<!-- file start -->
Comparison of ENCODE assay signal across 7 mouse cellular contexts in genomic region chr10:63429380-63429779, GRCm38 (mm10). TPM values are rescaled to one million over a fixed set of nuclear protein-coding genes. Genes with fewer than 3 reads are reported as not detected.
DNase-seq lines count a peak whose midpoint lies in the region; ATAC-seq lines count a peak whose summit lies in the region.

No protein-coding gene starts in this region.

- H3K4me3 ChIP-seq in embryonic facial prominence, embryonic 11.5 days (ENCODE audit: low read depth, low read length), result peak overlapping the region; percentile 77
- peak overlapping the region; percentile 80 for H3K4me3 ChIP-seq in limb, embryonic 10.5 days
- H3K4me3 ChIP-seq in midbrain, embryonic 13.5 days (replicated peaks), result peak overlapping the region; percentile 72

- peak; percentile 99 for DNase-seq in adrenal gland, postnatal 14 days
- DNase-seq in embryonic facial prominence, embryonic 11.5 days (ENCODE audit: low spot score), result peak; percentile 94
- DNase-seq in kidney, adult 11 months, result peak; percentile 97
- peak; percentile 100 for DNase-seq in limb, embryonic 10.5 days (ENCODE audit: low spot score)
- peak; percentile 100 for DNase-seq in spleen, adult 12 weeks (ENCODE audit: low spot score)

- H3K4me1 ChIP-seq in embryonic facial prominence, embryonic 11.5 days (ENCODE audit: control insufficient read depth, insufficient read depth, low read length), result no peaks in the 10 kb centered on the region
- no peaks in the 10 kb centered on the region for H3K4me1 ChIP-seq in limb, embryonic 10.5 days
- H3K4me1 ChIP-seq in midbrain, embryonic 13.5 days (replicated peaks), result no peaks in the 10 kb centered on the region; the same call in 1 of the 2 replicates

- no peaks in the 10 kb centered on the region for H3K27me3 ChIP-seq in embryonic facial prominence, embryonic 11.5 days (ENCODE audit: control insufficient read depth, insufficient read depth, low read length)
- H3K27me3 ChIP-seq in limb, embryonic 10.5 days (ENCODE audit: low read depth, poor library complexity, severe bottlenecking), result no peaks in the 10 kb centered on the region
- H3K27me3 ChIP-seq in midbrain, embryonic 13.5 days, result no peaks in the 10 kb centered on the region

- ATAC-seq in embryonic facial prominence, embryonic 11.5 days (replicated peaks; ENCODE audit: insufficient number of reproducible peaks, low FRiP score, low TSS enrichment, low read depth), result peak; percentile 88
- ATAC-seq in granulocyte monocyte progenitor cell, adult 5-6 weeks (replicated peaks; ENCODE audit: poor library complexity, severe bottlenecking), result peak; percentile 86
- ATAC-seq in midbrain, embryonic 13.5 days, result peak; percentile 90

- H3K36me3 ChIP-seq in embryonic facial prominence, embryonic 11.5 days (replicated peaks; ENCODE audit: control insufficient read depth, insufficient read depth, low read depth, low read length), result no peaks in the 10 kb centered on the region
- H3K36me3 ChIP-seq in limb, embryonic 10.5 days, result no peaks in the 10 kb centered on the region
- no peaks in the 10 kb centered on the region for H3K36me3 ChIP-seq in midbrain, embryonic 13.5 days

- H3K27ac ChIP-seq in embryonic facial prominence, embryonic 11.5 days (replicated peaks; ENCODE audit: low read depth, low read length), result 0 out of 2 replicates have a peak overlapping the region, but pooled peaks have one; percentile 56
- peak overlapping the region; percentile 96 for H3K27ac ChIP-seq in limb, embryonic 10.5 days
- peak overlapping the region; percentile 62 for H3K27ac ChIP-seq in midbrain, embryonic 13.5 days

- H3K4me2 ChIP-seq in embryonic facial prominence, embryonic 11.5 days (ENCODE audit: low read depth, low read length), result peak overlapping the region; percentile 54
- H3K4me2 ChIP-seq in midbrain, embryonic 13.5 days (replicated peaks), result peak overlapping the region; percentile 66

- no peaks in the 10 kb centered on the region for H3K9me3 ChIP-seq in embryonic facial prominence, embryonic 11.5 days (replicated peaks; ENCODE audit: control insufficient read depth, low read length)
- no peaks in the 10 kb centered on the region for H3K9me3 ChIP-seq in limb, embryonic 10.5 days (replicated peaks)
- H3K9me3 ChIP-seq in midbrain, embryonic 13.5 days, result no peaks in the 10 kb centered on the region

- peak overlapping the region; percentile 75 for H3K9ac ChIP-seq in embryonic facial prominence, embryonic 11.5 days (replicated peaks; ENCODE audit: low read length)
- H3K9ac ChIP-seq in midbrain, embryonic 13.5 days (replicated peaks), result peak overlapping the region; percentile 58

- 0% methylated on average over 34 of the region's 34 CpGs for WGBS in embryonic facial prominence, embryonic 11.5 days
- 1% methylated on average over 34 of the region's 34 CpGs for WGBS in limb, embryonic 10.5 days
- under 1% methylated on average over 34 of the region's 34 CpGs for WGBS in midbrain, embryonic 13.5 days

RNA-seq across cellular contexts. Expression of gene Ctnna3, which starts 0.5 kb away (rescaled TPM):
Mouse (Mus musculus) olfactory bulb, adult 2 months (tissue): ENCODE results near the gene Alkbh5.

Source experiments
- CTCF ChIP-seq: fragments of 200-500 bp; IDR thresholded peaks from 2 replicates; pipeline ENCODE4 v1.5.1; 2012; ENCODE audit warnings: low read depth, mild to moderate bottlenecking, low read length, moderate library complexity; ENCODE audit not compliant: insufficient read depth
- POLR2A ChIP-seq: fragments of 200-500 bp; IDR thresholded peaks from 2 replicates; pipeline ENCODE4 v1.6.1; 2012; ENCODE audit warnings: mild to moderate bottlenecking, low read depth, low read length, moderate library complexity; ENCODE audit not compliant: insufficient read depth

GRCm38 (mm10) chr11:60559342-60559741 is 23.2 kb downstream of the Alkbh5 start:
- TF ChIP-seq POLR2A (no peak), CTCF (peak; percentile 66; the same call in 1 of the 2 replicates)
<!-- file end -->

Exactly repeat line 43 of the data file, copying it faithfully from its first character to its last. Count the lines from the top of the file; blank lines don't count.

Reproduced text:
- TF ChIP-seq POLR2A (no peak), CTCF (peak; percentile 66; the same call in 1 of the 2 replicates)